PenHero 365: Waterford Pallas Ocean Blue
by Jim Mamoulides, January 1, 2010
With the start of 2010, I thought I would start a new feature on the site, a take on the periodic "What's in your pocket?" posts one sees on many of the pen forums on the internet. I have been thinking about this all year as kind of a challenge after seeing the film, Julie and Julia. This is a really fun movie, but I liked the scenes with Julia Child much better than the Julie parts, and almost wished the movie had been a straight biopic of the great French chef. I love to cook and own both volumes of Mastering the Art of French Cooking, by Julia Child, but I haven't found a way yet to integrate my love for cooking and my enjoyment of pens ...yet.
Waterford Pallas Ocean Blue fountain pen
To give myself a similar challenge, I am going to attempt each day to write about and photograph a personal pen that I enjoy. This in addition to the routine maintenance, photography and writing I do for the site. I'll be picking a pen based on what I fancy that day and give an overview of it, what I like and don't like about it, and what it is like to use it. I won't be delving deeply into the history of the pen,leaving that to the more formal articles here. This will be for fun and about writing, nothing else. A bonus is that a lot of my pens have stories, which is my favorite part about collecting pens.
Waterford Pallas Ocean Blue fountain pen nib and cap detail
Today's pen is one I coveted after we started selling the discontinued Waterford Pallas Ocean Blue pens. There weren't any fountain pens left, so I actually got this one from our Waterford rep after all the remaining stock was cleared. This turned out to be one of my favorites and the pen I happened to pick up for today.
Waterford Pallas Ocean Blue fountain pen open
Of all the Waterford models, I like the Pallas the best. It's a very simple and straightforward design. I think this is because the Pallas does not strike me as a derivative design so often seen in modern pens. The cap has curves in a gentle arc from the cap lip to the crown, topped with the cut-in Waterford star pattern. The barrel is a straight gradual taper from the large platinum plated button end to where it meets the cap, with a traditional section and very large nib stamped with the Waterford seahorse logo.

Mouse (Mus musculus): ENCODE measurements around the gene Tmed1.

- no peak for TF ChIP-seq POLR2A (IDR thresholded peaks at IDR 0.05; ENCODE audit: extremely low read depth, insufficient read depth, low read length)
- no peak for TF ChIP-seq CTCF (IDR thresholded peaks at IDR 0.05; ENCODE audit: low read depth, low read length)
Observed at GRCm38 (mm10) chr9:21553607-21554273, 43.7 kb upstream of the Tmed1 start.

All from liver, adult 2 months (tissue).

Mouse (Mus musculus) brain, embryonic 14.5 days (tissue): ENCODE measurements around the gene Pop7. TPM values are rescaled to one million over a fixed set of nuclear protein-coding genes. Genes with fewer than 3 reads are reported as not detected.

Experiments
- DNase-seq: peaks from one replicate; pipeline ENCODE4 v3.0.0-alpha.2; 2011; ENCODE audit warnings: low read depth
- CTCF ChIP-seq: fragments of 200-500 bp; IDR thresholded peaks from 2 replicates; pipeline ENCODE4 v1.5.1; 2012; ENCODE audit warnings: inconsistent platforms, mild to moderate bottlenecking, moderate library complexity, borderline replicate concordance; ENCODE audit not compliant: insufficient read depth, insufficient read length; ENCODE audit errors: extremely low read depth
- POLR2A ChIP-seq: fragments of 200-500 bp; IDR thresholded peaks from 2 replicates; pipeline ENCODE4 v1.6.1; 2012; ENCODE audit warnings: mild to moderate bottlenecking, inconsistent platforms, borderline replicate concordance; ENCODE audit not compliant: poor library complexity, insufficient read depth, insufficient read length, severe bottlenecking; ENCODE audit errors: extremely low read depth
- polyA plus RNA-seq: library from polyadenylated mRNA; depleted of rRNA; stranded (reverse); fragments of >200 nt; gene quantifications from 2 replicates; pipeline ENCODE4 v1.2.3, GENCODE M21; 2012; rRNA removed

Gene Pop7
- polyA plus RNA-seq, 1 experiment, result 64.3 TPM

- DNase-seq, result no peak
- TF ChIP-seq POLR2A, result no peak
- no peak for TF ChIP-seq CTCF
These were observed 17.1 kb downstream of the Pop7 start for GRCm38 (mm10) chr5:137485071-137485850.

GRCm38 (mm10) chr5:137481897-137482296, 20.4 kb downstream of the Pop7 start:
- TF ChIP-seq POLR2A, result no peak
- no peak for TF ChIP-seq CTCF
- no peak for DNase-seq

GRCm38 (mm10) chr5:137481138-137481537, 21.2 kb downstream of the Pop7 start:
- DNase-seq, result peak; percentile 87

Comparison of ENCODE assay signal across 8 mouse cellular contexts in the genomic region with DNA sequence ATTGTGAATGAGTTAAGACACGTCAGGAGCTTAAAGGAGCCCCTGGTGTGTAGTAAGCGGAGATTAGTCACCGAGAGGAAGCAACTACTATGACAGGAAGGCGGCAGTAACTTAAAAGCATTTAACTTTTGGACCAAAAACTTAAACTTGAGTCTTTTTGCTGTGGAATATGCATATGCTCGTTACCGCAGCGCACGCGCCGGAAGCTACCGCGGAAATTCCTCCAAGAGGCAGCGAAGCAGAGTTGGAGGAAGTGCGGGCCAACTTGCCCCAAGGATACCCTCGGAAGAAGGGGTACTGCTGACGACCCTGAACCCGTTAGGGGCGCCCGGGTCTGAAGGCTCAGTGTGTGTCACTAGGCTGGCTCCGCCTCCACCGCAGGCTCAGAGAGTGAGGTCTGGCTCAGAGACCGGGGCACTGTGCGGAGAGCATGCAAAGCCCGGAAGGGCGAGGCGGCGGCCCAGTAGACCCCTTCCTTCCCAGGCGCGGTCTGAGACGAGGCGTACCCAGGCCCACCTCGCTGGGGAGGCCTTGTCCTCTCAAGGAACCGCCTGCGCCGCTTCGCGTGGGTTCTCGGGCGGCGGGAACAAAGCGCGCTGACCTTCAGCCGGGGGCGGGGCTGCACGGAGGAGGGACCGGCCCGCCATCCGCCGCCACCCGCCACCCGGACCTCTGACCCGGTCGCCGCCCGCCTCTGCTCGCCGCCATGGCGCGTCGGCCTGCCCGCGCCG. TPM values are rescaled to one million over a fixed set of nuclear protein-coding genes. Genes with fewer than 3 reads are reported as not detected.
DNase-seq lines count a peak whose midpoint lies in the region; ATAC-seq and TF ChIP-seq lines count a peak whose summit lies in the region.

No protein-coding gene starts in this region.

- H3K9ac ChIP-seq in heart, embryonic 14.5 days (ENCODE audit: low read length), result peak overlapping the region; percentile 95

Waterford Pallas Ocean Blue fountain pen nib detail
The Pallas Ocean Blue's cap, barrel and section are made from turned and polished transparent dark blue resin with platinum plated trim and is fitted with a two-tone 22 karat gold plated stainless steel medium nib. There is a lot of bright work on this pen, all in silver, the hallmark trim color of the first decade of the 21st century, but the trim itself is all smooth curves and lacks embellishments, making the overall look of the pen very clean and contemporary. The gold plating and traditional logo on the open nib brings a traditional element to this design.
Waterford Pallas Ocean Blue fountain pen closed with ballpoint pen
The Pallas is a full size, medium weight pen, weighing 1 oz. The fountain pen and rollerball pens are about 5 5/16 inches long capped. The rollerball is 5 3/4 inches and the fountain pen is 6 1/8 inches posted. The matching ballpoint is 5 3/16 inches long.
Waterford Pallas Ocean Blue rollerball pen open
The whole "demonstrator" pen craze began in 1993, with the release of the Pelikan Blue Ocean. This was a 5,000 piece limited edition version of the M800 fountain pen with a special blue transparent resin cap and barrel that became crazy popular and these pens still command high prices. It wasn't even the first demonstrator type pen Pelikan made, being proceeded in 1992 with an unnamed 3,000 piece limited edition M800 in green transparent resin. I personally think the Blue Ocean name was a brilliant move that helped the pen's cachet, and I don't think this was lost on Waterford in naming this transparent dark blue resin Pallas model "Ocean Blue." The dark blue resin is a little too dark to make this a "real" demonstrator, but the innards can be seen in bright light. You won't be easily checking ink levels through the barrel, however.
Waterford Pallas Ocean Blue ballpoint pen
Writing with the Pallas Ocean Blue is the best part. The pen fits nicely in my hand and I prefer to use it without the cap posted. It uses international cartridges or a converter. The big german made stainless steel nib glides smoothly on all the paper I use, and puts down a very even line that is not too wet. I like the look of the nib while writing and the feel of the resin in the hand. I have it loaded with Sheaffer Turquoise and there is no doubt that this one is going to stay ready for writing all year this year.
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